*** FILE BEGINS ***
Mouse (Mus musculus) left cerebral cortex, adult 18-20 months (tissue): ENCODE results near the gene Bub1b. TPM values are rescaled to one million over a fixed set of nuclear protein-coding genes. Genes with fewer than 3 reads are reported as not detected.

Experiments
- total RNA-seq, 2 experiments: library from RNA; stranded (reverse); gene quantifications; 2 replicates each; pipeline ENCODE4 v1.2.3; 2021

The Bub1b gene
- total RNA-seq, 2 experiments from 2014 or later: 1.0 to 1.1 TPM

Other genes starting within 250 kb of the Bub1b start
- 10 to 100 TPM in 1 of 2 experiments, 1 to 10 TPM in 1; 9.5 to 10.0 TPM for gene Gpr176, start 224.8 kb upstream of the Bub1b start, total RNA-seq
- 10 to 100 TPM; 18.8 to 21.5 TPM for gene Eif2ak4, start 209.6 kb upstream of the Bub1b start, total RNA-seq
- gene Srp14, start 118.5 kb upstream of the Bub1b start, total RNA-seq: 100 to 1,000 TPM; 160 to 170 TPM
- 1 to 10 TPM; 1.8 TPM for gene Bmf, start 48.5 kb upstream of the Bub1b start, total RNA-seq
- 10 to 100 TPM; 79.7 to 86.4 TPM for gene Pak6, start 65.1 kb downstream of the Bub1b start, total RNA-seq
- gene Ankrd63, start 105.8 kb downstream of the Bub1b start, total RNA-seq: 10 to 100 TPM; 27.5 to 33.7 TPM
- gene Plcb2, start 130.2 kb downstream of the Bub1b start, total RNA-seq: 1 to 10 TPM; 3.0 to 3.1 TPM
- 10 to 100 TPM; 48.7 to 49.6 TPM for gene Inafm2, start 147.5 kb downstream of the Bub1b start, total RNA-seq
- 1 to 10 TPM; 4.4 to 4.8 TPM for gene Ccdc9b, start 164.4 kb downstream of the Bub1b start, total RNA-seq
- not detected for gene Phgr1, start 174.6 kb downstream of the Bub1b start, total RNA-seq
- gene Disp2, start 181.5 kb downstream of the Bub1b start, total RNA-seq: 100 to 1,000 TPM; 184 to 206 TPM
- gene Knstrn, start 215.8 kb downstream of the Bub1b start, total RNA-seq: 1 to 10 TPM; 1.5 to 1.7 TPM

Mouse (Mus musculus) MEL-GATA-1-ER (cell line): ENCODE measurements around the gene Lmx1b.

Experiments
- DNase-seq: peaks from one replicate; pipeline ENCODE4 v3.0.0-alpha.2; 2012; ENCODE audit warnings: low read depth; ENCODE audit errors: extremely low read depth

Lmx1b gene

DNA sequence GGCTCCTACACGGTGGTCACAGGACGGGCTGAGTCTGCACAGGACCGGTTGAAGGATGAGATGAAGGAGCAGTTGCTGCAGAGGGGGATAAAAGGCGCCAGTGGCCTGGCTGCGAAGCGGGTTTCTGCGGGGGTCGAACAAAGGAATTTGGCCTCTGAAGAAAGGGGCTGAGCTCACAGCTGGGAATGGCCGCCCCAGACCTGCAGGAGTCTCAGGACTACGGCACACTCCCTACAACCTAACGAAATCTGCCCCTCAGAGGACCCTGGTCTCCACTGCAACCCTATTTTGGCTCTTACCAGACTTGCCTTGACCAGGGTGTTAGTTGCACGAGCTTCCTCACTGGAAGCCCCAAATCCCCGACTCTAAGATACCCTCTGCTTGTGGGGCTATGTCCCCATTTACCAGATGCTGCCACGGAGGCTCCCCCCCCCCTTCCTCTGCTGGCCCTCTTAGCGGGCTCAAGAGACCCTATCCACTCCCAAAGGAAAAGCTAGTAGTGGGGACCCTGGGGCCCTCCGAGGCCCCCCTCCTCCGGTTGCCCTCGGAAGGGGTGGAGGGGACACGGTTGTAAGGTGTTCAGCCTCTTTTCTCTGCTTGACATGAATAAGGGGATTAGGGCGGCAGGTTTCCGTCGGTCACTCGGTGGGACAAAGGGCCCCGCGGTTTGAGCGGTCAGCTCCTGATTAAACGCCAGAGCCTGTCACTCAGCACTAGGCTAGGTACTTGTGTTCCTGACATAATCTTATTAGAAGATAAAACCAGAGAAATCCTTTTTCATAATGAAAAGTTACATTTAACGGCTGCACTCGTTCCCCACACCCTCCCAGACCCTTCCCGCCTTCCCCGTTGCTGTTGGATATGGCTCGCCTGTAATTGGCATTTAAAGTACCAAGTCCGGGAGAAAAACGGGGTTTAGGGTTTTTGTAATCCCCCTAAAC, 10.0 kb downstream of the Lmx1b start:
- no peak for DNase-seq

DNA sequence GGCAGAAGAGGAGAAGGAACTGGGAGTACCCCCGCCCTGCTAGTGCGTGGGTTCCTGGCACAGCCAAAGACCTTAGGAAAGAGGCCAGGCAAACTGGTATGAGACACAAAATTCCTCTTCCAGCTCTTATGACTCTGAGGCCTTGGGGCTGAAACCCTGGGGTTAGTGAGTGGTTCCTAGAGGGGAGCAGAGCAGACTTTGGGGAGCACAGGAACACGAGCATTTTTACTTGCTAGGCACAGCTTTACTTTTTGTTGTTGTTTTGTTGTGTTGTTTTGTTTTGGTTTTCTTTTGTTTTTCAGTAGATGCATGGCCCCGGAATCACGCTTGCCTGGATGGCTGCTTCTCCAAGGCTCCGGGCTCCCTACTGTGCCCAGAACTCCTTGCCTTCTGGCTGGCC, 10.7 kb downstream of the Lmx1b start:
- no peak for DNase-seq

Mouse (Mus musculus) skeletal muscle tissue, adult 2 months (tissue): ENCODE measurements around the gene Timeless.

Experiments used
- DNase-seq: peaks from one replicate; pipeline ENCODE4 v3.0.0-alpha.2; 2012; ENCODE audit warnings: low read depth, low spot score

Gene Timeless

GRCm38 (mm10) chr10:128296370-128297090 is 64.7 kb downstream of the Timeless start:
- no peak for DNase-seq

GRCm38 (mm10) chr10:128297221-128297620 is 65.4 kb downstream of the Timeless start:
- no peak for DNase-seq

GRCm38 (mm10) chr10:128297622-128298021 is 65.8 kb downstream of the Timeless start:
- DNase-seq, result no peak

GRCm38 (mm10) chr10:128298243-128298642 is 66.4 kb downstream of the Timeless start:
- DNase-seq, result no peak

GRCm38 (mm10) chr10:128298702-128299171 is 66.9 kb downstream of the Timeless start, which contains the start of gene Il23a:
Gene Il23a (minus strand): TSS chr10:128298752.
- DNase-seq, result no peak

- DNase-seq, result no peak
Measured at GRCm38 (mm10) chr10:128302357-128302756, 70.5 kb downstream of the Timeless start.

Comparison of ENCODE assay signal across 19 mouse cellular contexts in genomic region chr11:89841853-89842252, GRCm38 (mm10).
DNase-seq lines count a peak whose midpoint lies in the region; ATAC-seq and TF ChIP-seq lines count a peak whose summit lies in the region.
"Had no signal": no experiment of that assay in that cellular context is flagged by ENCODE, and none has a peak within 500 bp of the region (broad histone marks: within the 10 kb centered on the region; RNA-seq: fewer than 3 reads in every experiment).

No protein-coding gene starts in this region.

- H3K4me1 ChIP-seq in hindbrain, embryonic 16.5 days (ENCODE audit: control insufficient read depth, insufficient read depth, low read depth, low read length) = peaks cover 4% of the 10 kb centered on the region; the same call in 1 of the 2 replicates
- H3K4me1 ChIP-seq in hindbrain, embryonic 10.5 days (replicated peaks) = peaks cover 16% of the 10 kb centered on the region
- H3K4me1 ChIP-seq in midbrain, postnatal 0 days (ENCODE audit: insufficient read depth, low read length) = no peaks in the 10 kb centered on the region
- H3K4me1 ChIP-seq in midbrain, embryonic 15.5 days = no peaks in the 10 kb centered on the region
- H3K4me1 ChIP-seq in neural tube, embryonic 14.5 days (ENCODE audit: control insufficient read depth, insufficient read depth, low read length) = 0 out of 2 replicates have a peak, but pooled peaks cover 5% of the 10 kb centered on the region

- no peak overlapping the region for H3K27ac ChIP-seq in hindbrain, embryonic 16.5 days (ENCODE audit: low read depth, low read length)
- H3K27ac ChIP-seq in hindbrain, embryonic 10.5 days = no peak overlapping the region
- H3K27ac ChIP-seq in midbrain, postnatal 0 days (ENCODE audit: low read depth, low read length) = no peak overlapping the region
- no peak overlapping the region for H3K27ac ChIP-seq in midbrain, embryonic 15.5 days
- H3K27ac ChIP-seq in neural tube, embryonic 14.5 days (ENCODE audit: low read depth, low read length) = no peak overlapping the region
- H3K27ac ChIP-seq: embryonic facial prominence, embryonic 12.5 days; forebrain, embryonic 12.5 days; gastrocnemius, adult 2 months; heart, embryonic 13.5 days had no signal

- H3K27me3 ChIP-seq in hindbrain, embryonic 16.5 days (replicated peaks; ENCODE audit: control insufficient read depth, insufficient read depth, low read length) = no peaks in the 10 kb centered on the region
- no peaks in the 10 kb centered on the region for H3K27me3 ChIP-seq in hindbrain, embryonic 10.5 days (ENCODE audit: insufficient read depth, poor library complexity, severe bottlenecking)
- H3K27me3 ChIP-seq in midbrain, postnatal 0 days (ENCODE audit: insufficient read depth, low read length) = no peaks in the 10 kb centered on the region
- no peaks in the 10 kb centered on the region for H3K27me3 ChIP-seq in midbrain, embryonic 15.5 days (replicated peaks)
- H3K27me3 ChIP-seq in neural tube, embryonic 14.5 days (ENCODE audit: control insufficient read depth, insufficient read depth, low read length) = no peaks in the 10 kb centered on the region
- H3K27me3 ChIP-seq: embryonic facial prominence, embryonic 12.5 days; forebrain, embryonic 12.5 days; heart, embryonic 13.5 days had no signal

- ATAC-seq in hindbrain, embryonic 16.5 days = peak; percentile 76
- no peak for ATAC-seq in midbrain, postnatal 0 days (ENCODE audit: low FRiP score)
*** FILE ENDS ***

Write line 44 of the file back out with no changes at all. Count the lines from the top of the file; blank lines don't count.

Comparison of ENCODE assay signal across 19 mouse cellular contexts in genomic region chr11:89841853-89842252, GRCm38 (mm10).